"It's more like a story!" "It's got longer lines!"
"Are the rhymes the same?" asks Louise.
Glen suggests: "All of the end words rhyme." Craig goes further: "Dine and fine rhyme and glee and tree."
Louise reads the poem, discussing difficult words after each verse and inviting comments, especially predictions. As she reads, she points with a transparent ruler which obscures the text as little as possible.
The children enjoy savouring new words such as "glee" and quickly grasp the point. "Why do you think the poet says the other dinosaurs are foolish?"
"Because he fooled them, he tricked them." "He had a plan."
"Yes," sums up Louise. "He had a good plan but he was devious, wasn't he?"
"Let's look closely. What's that little mark there by the word 'go'?"
"A question mark?" "A clmation mark?" "It's speech marks!"
"Well done. It's when he's speaking. What about this one?"
"Good, what does a comma do?"
"It breaks up a sentence." "When you need a break." "To help you understand." The comma is obviously a topic of interest at the moment. Next, children identify and discuss the functions of a full stop and an exclamation mark (first try: "an information mark").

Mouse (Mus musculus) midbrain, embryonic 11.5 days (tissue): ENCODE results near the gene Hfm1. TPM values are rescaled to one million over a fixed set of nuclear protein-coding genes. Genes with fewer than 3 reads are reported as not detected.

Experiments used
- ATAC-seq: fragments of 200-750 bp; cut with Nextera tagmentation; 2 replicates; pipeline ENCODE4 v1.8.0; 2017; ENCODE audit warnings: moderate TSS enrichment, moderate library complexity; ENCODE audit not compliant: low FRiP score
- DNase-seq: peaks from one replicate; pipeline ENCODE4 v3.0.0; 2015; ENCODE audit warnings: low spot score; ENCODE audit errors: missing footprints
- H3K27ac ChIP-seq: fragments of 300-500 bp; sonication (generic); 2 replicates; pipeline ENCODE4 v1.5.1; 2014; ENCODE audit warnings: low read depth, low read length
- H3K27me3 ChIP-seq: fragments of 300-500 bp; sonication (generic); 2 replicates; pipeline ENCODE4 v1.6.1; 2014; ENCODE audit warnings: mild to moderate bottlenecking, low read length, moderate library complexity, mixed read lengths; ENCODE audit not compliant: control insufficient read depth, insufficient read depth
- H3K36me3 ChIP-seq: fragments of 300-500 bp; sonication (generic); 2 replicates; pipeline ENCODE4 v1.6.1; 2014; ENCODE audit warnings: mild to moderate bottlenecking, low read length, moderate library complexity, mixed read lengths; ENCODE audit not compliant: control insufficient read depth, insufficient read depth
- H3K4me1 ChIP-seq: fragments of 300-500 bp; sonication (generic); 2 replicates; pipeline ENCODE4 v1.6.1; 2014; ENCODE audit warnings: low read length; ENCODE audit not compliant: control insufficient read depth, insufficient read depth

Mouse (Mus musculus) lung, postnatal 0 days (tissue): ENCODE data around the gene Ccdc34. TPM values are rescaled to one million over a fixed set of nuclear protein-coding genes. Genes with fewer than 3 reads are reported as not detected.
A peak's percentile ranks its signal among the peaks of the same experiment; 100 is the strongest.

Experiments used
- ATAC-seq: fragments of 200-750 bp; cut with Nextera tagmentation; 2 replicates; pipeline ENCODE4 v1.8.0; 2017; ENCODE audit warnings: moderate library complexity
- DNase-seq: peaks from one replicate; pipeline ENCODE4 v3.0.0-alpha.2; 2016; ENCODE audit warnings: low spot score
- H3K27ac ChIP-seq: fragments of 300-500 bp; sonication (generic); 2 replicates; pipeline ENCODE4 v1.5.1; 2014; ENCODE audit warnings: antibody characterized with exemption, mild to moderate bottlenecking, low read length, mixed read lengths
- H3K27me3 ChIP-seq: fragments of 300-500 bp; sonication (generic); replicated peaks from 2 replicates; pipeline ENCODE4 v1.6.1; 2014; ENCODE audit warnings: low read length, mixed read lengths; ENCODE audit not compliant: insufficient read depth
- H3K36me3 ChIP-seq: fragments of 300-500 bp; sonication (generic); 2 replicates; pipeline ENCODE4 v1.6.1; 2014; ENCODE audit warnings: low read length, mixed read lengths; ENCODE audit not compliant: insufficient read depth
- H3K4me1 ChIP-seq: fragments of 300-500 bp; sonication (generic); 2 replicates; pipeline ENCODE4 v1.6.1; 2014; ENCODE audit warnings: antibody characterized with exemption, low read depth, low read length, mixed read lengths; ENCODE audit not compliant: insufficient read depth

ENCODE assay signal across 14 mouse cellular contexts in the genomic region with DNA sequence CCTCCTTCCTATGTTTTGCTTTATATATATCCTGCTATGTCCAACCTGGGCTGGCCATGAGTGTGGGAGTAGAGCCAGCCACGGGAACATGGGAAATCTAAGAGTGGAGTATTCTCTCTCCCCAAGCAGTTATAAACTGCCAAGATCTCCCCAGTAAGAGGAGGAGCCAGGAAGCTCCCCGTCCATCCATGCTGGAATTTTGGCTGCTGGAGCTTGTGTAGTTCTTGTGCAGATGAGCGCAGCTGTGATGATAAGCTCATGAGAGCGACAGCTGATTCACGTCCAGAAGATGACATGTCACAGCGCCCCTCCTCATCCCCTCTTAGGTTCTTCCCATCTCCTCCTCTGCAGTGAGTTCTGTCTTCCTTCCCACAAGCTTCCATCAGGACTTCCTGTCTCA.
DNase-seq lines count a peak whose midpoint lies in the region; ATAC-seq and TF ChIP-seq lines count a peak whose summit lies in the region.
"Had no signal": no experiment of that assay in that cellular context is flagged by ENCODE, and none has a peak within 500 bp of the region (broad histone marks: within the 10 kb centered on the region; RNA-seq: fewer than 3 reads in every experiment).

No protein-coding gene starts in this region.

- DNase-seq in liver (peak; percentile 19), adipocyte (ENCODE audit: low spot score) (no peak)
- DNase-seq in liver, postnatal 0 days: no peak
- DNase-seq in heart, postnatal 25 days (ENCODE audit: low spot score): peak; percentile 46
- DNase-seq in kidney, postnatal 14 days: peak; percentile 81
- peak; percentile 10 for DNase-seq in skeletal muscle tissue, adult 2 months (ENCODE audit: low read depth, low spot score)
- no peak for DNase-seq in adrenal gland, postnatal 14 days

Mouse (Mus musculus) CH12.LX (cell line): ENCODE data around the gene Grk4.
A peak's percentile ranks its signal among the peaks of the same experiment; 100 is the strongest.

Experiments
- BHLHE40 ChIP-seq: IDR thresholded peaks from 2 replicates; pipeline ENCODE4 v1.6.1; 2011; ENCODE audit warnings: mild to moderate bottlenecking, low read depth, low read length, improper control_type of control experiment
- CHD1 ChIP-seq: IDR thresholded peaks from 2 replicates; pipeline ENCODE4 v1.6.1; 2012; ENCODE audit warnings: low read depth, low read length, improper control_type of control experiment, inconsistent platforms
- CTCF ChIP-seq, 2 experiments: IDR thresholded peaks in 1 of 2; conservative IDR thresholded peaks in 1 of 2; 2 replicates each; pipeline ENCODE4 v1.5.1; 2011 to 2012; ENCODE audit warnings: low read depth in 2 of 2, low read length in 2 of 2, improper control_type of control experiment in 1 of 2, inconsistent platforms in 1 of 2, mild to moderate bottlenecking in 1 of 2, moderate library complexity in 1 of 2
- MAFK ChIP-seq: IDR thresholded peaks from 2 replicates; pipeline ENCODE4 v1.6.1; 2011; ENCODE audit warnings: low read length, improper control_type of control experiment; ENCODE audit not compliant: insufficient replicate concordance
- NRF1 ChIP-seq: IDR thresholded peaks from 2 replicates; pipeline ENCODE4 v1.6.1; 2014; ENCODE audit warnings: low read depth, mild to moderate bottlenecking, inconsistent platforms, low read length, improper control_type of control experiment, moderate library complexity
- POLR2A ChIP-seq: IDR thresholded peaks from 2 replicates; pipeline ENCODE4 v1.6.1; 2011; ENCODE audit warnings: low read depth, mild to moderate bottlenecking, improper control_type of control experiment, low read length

James meanwhile is still brooding on the message of the poem.
"I know what he did, Miss.
"Yes, James. He was a bit naughty."
"Can I just say well done to all these super people here who are listening so hard. It really is important when we're doing our speaking and listening to sit still and quiet."
Louise sticks up a chart with four sets of rhyming words from the poem randomly arrayed. "Can you find the one in red to match the one in purple?"
This is a popular task. Kelly is selected to match land and sand.
"How did you know?"
Enthusiastic noises and a forest of hands. "Now, we have rules about shouting out. That's better."
"They've got the same sounds at the end!"
They move on to the other sets of words. Competition to answer means occasional Joyce Grenfell asides: "Richie, I don't want to hear that funny squeaking noise."
Then someone notices something.
"Fright's got right in it. But it's not write with your pencil because that's got a w. "